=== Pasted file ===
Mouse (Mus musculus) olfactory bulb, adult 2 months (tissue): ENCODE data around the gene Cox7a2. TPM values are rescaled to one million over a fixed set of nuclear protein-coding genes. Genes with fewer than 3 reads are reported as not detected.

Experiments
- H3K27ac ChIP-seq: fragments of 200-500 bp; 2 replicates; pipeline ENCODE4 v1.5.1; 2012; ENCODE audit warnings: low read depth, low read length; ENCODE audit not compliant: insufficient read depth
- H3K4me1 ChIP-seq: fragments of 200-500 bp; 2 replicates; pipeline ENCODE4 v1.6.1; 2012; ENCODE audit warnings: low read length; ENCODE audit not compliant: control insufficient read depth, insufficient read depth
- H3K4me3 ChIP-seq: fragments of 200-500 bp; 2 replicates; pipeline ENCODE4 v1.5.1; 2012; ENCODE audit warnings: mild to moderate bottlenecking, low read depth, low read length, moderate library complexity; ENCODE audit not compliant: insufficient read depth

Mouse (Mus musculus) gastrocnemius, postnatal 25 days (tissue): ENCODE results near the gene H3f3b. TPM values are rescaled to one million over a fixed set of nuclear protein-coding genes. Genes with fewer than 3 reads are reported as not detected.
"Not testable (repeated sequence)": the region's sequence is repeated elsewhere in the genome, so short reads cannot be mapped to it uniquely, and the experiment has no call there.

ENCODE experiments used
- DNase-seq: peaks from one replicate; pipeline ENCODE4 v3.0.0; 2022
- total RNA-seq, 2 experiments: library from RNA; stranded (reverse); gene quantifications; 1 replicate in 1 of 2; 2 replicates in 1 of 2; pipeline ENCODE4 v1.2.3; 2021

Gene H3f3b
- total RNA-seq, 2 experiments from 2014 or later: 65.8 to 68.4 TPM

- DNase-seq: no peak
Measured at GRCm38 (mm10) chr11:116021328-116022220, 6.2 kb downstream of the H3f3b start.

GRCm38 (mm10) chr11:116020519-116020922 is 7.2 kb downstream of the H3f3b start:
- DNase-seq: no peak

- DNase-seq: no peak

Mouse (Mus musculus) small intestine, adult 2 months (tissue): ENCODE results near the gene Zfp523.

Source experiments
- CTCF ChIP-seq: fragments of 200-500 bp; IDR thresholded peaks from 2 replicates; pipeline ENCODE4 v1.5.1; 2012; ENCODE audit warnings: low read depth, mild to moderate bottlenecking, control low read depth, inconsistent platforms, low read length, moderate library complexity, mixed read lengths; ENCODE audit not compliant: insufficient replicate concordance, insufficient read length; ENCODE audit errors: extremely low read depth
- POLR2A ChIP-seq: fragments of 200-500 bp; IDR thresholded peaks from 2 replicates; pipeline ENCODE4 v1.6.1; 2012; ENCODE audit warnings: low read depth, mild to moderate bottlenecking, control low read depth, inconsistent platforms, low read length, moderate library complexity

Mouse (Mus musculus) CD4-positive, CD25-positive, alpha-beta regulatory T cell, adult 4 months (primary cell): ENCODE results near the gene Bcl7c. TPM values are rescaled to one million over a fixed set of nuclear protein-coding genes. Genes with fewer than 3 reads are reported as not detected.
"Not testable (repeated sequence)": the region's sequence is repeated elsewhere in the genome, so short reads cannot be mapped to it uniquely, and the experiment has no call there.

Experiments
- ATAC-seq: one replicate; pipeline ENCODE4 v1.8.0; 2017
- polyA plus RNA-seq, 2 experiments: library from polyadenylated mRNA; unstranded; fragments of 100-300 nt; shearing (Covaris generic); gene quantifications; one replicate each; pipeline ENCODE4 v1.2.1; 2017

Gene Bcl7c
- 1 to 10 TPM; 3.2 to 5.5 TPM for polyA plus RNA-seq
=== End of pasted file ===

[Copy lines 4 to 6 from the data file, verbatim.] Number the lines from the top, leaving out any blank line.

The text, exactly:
- H3K4me1 ChIP-seq: fragments of 200-500 bp; 2 replicates; pipeline ENCODE4 v1.6.1; 2012; ENCODE audit warnings: low read length; ENCODE audit not compliant: control insufficient read depth, insufficient read depth
- H3K4me3 ChIP-seq: fragments of 200-500 bp; 2 replicates; pipeline ENCODE4 v1.5.1; 2012; ENCODE audit warnings: mild to moderate bottlenecking, low read depth, low read length, moderate library complexity; ENCODE audit not compliant: insufficient read depth

Mouse (Mus musculus) gastrocnemius, postnatal 25 days (tissue): ENCODE results near the gene H3f3b. TPM values are rescaled to one million over a fixed set of nuclear protein-coding genes. Genes with fewer than 3 reads are reported as not detected.